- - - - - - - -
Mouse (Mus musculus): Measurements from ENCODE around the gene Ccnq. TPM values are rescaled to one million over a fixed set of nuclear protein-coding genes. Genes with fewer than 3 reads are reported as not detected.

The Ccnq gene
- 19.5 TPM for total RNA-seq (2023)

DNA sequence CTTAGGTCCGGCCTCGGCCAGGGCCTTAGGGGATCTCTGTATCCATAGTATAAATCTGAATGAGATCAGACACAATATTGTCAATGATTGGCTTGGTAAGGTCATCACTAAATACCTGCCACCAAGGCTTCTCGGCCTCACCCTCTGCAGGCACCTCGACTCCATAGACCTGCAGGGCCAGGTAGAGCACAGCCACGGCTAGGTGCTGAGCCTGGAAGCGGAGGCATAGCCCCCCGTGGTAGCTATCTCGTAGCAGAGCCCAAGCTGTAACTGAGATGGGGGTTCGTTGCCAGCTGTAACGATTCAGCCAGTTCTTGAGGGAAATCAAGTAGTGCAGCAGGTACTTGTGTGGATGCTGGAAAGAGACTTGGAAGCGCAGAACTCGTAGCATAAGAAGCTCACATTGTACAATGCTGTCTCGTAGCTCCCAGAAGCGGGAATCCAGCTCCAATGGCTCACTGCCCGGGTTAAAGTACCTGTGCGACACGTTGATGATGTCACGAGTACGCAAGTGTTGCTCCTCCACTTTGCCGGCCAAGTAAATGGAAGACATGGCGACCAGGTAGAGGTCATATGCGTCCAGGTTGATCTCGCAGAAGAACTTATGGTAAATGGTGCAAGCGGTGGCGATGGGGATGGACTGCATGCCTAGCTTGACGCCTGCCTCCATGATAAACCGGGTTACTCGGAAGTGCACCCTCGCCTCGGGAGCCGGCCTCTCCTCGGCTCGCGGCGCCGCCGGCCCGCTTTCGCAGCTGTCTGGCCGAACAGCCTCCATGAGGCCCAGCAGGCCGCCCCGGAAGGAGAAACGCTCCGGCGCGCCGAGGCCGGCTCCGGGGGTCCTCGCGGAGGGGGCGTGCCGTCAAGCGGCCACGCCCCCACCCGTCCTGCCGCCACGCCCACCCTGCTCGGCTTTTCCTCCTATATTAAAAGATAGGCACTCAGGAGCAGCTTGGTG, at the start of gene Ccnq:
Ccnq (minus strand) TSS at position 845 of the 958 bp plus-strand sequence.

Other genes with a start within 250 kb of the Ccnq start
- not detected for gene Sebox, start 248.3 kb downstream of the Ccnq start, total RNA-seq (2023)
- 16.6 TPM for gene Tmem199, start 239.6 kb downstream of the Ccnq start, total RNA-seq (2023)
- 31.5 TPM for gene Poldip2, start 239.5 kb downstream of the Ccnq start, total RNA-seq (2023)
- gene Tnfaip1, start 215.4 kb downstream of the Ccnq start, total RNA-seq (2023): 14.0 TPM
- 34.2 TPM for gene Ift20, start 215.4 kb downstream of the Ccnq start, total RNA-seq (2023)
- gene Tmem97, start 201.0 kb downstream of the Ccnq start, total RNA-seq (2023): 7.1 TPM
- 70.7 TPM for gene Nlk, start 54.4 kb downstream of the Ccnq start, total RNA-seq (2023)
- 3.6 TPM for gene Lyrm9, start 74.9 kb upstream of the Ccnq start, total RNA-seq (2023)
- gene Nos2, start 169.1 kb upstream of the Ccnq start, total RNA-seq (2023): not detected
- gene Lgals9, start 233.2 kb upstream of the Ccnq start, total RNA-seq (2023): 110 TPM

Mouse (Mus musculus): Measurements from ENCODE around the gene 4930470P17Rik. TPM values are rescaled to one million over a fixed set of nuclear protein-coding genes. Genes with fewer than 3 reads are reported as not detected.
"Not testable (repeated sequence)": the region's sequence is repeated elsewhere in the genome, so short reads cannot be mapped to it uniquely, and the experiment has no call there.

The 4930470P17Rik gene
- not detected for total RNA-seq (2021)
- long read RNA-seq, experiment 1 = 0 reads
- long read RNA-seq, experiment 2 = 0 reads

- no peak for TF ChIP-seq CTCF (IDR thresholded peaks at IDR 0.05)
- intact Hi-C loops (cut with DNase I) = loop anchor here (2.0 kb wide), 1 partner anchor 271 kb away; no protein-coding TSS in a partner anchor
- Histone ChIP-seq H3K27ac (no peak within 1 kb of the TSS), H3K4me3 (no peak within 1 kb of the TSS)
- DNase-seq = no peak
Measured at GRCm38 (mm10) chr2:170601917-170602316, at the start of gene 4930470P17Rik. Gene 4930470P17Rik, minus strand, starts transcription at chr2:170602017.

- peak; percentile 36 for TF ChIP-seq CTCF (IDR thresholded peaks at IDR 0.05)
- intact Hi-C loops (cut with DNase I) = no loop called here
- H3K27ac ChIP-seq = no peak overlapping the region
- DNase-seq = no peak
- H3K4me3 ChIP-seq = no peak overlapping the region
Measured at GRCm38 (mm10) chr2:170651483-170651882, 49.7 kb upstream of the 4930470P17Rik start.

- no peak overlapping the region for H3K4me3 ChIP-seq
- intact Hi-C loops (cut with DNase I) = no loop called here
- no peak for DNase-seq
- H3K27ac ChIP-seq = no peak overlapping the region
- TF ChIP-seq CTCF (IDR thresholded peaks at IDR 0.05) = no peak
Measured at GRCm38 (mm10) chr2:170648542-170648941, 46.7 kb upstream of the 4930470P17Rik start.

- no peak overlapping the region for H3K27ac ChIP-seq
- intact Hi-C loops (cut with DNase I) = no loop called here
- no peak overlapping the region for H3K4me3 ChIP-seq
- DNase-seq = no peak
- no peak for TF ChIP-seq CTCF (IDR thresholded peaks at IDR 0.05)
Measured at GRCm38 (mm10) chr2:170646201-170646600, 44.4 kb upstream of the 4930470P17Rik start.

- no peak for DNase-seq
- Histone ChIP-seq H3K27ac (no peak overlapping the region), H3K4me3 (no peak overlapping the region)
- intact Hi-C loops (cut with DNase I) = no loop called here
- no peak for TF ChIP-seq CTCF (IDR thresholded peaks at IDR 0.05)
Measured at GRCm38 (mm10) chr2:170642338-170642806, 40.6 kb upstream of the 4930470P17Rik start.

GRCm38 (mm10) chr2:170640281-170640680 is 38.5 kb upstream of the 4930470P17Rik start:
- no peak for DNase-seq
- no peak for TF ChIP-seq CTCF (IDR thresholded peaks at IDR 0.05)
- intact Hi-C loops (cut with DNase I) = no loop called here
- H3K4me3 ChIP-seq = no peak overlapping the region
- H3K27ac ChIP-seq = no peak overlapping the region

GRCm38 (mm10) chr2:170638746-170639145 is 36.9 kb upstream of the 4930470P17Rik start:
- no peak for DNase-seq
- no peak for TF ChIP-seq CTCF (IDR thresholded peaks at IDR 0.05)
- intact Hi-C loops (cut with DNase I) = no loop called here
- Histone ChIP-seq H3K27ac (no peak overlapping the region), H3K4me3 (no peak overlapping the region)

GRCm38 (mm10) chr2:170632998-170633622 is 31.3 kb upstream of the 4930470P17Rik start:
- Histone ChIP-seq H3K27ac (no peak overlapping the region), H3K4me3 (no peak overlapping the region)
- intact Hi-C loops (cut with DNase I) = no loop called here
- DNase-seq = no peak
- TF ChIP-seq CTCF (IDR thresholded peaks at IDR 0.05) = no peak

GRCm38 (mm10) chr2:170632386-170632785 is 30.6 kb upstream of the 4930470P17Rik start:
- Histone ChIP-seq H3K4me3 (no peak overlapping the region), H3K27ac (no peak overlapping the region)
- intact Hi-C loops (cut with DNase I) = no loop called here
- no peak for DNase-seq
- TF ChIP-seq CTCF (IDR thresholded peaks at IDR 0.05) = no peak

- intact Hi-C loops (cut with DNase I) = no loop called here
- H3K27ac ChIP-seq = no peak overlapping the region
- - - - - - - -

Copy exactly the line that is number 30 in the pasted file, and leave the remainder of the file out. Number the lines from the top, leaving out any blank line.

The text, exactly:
- H3K27ac ChIP-seq = no peak overlapping the region